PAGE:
The Department of Labor’s Occupational Safety and Health Administration [OSHA] provides more than $10 million annually in grants to labor organizations and community groups to produce workplace safety training materials for employees and employers. Under the Susan Harwood Grant program, hundreds of sets of training materials have been developed since 2003 for the construction industry on avoidance of falls, for industries dealing with hazardous chemicals, and for farmworkers on avoiding injuries when working with farm machinery. Many of the annual grants repeat subject matters covered in training materials previously produced by earlier grantees. The repetitive nature of many of the subject matters suggest that the program is failing to widely disseminate products funded by the earlier grants, and instead simply acting as a funding source for grantees.
Rep. DesJarlais will announce the winning program on December 8th and introduce legislation eliminating that particular government program.
“Since the beginning of the 112th Congress, I’ve been proud to introduce, cosponsor and vote on numerous pieces of commonsense legislation that will cut wasteful government spending in order to give small businesses the confidence they need to start creating jobs,” said Representative DesJarlais. “As a Member of Congress, I believe that the best solutions to our nation’s problems often come directly from the people that we represent. YouCut is an excellent tool in allowing our constituents to get more involved in the process of getting Washington’s spending under control. I look forward to having my constituents in Tennessee’s Fourth Congressional District join Americans across the country in making their voices heard.”
“At a time when our national debt exceeds $15 trillion and Washington borrows more than 40 cents of every dollar it spends, it is more important than ever that we start getting America’s fiscal house in order and cut wasteful spending. YouCut is an innovative program that allows hard-working taxpayers around the country to help choose how Washington cuts wasteful spending and allows them to track the legislative process from start to finish. I applaud Representative DesJarlais for his efforts to keep federal spending in check and leading the YouCut program this week,” said House Majority Leader Eric Cantor.
News release from U.S. Attorney’s office in Virginia (h/t Politico):
ALEXANDRIA, Va. – Glendon Swift, 62, of Lenoir City, Tenn., was arrested late yesterday for allegedly making threats against the family of Rep. Eric Cantor, R-Va.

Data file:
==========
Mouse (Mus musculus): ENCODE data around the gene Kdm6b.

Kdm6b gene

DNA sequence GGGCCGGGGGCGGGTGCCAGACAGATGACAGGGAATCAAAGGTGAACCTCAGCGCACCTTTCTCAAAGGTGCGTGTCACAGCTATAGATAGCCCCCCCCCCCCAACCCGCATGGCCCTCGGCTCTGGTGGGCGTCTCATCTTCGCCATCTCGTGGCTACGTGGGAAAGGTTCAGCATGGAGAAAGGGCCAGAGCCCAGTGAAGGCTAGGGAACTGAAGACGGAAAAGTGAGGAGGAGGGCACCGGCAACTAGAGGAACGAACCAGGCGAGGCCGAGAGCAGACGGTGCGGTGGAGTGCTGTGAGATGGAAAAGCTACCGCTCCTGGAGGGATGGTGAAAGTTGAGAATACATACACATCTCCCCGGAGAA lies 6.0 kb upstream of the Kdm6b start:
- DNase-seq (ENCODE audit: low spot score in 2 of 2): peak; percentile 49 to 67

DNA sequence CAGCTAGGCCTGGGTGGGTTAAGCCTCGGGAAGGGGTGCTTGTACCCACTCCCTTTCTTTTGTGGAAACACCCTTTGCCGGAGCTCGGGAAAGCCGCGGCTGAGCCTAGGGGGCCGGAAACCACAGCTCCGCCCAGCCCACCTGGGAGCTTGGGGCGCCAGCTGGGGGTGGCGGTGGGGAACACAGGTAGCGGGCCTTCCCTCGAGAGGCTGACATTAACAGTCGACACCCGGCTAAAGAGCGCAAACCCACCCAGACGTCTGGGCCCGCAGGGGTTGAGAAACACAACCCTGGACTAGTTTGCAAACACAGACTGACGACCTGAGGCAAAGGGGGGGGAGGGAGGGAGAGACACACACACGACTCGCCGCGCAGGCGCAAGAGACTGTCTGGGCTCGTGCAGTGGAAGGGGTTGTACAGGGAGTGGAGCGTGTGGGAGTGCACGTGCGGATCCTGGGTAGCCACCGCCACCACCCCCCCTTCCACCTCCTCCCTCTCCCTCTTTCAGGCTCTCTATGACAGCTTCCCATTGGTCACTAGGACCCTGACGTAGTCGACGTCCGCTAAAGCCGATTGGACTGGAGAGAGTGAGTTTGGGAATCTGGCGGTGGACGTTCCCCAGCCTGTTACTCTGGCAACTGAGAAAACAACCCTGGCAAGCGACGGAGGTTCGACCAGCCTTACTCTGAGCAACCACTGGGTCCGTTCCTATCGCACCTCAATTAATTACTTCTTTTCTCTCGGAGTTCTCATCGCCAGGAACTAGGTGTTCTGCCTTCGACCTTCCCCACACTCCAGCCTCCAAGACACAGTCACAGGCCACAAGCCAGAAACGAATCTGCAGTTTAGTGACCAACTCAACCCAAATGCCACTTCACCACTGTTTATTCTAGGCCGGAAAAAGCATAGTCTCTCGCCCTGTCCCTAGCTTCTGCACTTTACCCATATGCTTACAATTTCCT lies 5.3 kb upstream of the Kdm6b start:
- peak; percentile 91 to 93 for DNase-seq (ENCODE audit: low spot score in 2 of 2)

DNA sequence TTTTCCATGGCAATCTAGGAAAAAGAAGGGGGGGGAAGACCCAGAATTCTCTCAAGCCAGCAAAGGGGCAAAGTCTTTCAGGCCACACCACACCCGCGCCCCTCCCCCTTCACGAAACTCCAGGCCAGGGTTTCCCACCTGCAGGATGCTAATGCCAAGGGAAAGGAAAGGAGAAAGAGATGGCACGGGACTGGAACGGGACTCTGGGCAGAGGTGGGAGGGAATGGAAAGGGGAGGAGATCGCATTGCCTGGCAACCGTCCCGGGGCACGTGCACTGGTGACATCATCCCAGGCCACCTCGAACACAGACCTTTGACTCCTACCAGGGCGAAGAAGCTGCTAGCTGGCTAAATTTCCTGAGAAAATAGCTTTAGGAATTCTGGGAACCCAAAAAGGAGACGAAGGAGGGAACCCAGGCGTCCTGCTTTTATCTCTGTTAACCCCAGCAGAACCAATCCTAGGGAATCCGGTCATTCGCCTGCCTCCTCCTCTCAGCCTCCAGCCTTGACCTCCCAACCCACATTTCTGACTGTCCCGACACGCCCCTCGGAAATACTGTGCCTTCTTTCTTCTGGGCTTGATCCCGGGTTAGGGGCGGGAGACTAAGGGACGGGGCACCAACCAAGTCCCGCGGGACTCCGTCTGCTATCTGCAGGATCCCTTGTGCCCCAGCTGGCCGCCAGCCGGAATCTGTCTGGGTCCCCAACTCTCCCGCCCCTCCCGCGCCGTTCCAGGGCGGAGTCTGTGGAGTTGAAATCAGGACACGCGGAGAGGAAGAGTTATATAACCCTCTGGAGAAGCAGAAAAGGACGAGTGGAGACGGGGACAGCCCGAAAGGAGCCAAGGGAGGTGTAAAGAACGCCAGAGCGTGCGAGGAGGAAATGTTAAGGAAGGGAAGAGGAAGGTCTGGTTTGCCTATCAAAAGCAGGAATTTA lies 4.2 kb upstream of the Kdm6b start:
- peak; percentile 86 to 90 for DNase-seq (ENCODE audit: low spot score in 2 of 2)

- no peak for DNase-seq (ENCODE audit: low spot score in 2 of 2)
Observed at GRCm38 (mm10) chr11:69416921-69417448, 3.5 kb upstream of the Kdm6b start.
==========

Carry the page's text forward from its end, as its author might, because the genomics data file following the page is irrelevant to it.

Neil H. MacBride, United States Attorney for the Eastern District of Virginia, and Michael F. A. Morehart, Special Agent in Charge of the FBI’s Richmond Field Office, made the announcement.
“Threatening to harm the family of a public official is a very serious charge, and we are grateful to the FBI and their law enforcement partners for their quick action in this case,” said U.S. Attorney MacBride.
Swift was charged by criminal complaint of threatening to assault or murder a member of the immediate family of a United States official. If convicted, he faces a maximum penalty of 10 years in prison. He made an initial appearance before the Honorable C. Clifford Shirley, Jr., United States Magistrate Judge, in Knoxville, Tenn., this afternoon.
According to court documents, an unknown male left two voicemail messages with Rep. Cantor’s Glen Allen, Va., office the evening of Oct. 27, 2011. The screaming, profanity-laden messages allegedly stated that the caller was going to destroy Rep. Cantor, rape his daughter and kill his wife. A Congressional staff member retrieved the messages, alerted the U.S. Capitol Police, which sought the assistance of the FBI to identify and locate the individual who made the calls.
Swift was identified as the individual who subscribed to the phone number used to make the call. He was arrested without incident on Nov. 2, 2011 by the FBI in Knoxville and the Lenoir City Police Department after having been interviewed by law enforcement, and allegedly admitted to making the threatening phone calls to Rep. Cantor’s office.
The investigation was conducted by the FBI’s Richmond and Knoxville Field Offices, the U.S. Capitol Police, and the Lenoir City Police Department. Assistant United States Attorney Jamie L. Mickelson is prosecuting the case on behalf of the United States.
Criminal complaints are only charges and not evidence of guilt. A defendant is presumed to be innocent until and unless proven guilty.
A copy of this press release may be found on the website of the United States Attorney’s Office for the Eastern District of Virginia at http://www.justice.gov/usao/vae. Related court documents and information may be found on the website of the District Court for the Eastern District of Virginia at http://www.vaed.uscourts.gov or on https://pcl.uscourts.gov.